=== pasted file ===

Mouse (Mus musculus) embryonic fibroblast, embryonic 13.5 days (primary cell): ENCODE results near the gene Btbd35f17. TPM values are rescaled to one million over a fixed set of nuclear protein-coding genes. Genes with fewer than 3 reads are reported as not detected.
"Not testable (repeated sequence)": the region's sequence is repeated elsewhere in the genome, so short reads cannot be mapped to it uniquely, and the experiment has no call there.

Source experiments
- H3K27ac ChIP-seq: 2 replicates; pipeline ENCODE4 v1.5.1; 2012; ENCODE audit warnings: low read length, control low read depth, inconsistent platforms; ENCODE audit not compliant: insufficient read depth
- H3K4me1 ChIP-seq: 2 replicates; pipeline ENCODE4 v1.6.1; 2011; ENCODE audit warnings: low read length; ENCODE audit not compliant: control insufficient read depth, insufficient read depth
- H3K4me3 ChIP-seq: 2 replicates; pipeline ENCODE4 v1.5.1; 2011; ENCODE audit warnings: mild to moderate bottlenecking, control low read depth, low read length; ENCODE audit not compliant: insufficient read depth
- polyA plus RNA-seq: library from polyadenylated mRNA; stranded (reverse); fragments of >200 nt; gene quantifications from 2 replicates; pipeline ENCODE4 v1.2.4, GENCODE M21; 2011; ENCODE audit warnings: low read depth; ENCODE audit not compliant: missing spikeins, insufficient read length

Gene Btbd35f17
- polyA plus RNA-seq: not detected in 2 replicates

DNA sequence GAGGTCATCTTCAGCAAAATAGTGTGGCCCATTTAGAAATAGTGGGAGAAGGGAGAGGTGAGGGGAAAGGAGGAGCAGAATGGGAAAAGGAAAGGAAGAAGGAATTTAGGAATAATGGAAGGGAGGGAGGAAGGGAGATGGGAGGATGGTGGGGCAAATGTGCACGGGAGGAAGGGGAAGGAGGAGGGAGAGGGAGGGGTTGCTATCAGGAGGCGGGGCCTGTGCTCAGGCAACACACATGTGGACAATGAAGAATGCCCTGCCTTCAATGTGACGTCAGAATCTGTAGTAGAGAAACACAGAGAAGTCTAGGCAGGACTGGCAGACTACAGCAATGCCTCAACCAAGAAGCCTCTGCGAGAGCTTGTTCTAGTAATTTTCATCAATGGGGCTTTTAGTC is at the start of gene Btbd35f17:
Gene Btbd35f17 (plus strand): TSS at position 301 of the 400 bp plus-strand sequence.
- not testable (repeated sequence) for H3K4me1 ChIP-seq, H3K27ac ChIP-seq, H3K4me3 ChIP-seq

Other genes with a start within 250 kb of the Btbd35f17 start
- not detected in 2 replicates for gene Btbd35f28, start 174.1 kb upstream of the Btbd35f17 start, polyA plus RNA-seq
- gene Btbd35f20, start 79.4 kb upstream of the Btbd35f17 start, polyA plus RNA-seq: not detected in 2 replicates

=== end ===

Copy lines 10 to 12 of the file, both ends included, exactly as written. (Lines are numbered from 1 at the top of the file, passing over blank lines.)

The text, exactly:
DNA sequence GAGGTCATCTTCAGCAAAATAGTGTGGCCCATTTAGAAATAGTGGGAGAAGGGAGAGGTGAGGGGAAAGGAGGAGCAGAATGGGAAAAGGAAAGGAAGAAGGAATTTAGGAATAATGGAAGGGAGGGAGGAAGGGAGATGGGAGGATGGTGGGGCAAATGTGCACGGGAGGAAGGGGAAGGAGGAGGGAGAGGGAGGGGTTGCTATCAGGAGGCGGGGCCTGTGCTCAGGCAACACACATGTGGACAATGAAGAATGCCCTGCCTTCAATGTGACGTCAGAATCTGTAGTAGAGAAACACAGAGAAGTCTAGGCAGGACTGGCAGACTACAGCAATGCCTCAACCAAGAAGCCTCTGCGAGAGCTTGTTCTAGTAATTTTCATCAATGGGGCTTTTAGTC is at the start of gene Btbd35f17:
Gene Btbd35f17 (plus strand): TSS at position 301 of the 400 bp plus-strand sequence.
- not testable (repeated sequence) for H3K4me1 ChIP-seq, H3K27ac ChIP-seq, H3K4me3 ChIP-seq